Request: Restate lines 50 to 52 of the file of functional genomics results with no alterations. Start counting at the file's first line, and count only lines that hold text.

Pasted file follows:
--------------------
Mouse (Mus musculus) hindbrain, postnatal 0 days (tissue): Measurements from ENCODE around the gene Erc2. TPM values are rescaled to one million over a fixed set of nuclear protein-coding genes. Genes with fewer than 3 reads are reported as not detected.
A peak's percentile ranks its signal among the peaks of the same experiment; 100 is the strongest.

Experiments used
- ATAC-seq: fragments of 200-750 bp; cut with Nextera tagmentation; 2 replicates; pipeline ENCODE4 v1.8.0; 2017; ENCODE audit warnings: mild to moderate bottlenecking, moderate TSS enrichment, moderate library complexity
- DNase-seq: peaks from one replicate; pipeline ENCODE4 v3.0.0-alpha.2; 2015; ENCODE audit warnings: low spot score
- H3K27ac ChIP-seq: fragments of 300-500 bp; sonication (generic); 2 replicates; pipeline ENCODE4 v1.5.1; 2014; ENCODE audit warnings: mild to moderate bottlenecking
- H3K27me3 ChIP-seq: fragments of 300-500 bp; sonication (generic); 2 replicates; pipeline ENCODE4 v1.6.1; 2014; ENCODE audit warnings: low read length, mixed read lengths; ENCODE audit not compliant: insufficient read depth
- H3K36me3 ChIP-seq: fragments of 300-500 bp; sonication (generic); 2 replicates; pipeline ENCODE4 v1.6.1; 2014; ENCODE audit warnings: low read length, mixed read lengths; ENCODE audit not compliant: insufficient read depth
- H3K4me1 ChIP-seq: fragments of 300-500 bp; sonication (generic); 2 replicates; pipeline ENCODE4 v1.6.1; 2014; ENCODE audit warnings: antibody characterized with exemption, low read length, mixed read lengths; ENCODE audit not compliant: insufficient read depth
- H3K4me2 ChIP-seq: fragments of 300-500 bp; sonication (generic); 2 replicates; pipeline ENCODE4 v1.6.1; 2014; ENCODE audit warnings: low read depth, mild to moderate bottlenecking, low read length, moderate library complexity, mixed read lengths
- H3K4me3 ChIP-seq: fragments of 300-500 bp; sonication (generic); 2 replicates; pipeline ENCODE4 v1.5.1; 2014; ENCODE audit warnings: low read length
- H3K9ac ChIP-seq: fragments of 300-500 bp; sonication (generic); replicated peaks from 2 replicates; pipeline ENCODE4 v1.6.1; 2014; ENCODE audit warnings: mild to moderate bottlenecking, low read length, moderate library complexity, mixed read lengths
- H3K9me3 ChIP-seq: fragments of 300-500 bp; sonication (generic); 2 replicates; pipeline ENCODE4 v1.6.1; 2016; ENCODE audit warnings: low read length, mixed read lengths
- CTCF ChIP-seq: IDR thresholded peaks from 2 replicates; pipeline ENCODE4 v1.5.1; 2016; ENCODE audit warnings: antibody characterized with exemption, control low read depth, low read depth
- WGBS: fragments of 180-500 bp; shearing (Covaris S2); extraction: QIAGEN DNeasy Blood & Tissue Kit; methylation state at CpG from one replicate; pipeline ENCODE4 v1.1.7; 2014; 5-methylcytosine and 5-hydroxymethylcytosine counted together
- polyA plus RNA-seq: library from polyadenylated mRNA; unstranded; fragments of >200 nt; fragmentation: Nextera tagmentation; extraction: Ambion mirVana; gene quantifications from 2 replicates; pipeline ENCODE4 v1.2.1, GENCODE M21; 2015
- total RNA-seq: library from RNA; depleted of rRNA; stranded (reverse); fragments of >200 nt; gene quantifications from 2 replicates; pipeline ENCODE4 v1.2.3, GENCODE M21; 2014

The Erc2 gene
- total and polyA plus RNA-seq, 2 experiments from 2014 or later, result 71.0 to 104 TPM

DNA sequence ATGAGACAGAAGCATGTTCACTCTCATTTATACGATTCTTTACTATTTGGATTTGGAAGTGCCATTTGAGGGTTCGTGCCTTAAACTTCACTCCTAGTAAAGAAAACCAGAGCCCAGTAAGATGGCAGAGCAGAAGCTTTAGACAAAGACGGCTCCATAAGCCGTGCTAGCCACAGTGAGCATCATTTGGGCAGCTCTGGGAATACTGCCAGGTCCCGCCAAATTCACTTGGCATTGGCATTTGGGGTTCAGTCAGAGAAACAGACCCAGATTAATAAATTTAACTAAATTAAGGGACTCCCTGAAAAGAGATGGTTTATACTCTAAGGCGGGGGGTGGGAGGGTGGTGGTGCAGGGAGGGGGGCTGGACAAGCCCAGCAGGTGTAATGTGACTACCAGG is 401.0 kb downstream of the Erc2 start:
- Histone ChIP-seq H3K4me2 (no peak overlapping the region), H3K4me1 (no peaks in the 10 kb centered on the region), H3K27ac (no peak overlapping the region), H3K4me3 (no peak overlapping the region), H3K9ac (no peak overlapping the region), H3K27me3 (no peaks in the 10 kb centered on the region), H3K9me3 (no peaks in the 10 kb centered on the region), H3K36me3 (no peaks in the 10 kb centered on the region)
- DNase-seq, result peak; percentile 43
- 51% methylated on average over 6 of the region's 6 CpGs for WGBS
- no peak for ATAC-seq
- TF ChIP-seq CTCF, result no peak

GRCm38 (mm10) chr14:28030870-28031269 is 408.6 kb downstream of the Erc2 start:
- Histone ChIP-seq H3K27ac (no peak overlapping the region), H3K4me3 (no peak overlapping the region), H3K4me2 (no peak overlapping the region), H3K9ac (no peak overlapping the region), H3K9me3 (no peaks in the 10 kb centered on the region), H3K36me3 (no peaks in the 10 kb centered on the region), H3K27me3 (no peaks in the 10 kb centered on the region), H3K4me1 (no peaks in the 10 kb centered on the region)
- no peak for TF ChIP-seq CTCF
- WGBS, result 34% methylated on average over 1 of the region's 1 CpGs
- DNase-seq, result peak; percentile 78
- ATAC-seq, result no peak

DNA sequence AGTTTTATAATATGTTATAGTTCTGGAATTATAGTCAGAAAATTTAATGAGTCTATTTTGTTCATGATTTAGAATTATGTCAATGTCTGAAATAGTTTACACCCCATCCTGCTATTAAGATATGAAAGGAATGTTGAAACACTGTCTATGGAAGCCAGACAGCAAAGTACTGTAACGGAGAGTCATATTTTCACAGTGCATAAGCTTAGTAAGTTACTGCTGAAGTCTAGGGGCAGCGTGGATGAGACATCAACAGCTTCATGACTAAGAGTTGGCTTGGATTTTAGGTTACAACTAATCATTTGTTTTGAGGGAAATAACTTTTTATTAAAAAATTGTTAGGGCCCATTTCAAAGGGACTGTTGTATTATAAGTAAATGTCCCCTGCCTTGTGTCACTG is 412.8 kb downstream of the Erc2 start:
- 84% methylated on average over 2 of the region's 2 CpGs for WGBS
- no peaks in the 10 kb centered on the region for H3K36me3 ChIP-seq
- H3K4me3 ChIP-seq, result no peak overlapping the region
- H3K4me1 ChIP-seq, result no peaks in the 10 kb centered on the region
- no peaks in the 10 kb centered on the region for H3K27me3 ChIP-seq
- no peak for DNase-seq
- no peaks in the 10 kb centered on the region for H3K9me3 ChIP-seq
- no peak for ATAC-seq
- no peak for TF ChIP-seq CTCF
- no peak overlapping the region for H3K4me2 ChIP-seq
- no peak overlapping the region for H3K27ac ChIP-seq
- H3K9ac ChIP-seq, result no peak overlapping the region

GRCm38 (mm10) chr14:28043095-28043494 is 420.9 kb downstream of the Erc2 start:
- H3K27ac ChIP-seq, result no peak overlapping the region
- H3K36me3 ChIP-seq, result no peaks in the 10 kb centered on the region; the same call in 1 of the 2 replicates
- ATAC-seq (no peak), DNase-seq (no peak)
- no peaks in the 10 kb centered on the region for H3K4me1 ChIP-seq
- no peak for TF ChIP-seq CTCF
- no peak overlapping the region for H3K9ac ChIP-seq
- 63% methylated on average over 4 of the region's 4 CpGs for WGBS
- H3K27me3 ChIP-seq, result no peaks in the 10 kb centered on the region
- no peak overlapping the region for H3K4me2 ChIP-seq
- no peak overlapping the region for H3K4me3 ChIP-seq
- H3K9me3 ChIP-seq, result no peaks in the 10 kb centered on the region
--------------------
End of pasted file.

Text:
- no peak for TF ChIP-seq CTCF
- no peak overlapping the region for H3K9ac ChIP-seq
- 63% methylated on average over 4 of the region's 4 CpGs for WGBS